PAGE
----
Nearly five months after Gov. Eric Holcomb called for “immediate attention and action” on Indiana’s subpar online charter schools, state education officials might soon take steps to address them — although they could fall short of the sweeping changes virtual school critics are pushing for.

The Indiana State Board of Education is expected to vote Wednesday on forming a committee that could become Indiana’s first effort in recent years to strengthen virtual charter school oversight. State board member Gordon Hendry would lead the committee. Hendry said it’s the state board’s responsibility to ensure online charter schools are performing and are managed properly, especially when Hoosier tax dollars support them.

He also added that if lawmakers won’t step in and take more immediate, decisive action — which they’ve been hesitant to do — the state board needs to add regulation. The Republican-dominated legislature killed three bills this year that would have regulated charter schools and declined to address virtual charter schools, which are public schools that allow students to attend school online from home.

“I have had my reservations about the poor performance of many of these schools,” said Hendry, a Democrat who has been on the board since 2013. “So I hope that we can draw some attention to the issue, bring in some of our thought leaders both in Indiana and nationally and try to solve some of the problems in a constructive way.”

Hendry said he is unsure if the measure will gain board support, but he’s hopeful. Holcomb’s education policy director, PJ McGrew, has been researching best practices in virtual schools across the country to help Indiana revise its own rules. Adopting new regulations could take at least a year after the committee makes its recommendations to the board.

Critics have called for more sweeping actions to address online charter schools, which — across the nation — suffer from low graduation rates, dismal student test scores, and financial and legal scandals.

A Chalkbeat investigation of Indiana Virtual School last year revealed how state law doesn’t go far enough to hold operators and authorizers of online charter schools accountable. The probe found that Indiana Virtual hired few teachers, posted poor academic performance and had questionable spending and business practices.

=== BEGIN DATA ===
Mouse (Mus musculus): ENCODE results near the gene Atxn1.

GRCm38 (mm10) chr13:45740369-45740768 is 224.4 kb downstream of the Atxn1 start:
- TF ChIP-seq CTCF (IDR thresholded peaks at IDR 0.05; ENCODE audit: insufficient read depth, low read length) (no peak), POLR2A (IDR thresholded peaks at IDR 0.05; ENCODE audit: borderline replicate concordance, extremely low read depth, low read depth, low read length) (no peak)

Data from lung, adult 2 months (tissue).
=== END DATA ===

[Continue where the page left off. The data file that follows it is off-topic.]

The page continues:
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Since then, the state has also seen new virtual education programs crop up within public school districts. Those online programs are hard to evaluate because districts don’t release separate data for them.

The National Association for Charter School Authorizers recommends that states consider policies specific to virtual schools, such as making enrollment more selective and funding them based on whether students complete classes.

Indiana falls short when it comes to virtual school regulation, according to the association’s most recent report, even as the state is praised for having charter school-friendly laws that the association says still hold schools accountable for performance. For the third year in a row, the group ranked Indiana No. 1 in the nation.

But online charter schools have effectively lobbied Indiana and other states to fend off major regulations.

It’s not yet clear how often the state board’s committee would meet or who would be on it. A majority of the state board would have to vote in favor to form the committee.

The state board has gone back and forth on how to handle virtual charter schools, most notably in its yearslong discussions on Hoosier Academy Virtual, which had reached its limit for consecutive F grades from the state. Ultimately, the board decided to impose a fairly lenient punishment.

The academy was headed by state board member Byron Ernest until he announced his resignation last fall, shortly after the school’s board voted to have the school close this June. Ernest recused himself from discussions and votes pertaining to Hoosier Academies.

State Superintendent Jennifer McCormick has joined Hendry in pushing for tighter accountability for virtual schools.

“Virtual charters are public schools, and the state spends millions of dollars to ensure that the students are receiving the best education they can,” Hendry said. “This is an appropriate topic for us to roll up our sleeves and do some real hard work and make some recommendations.”

Read more of Chalkbeat’s coverage of online schools here.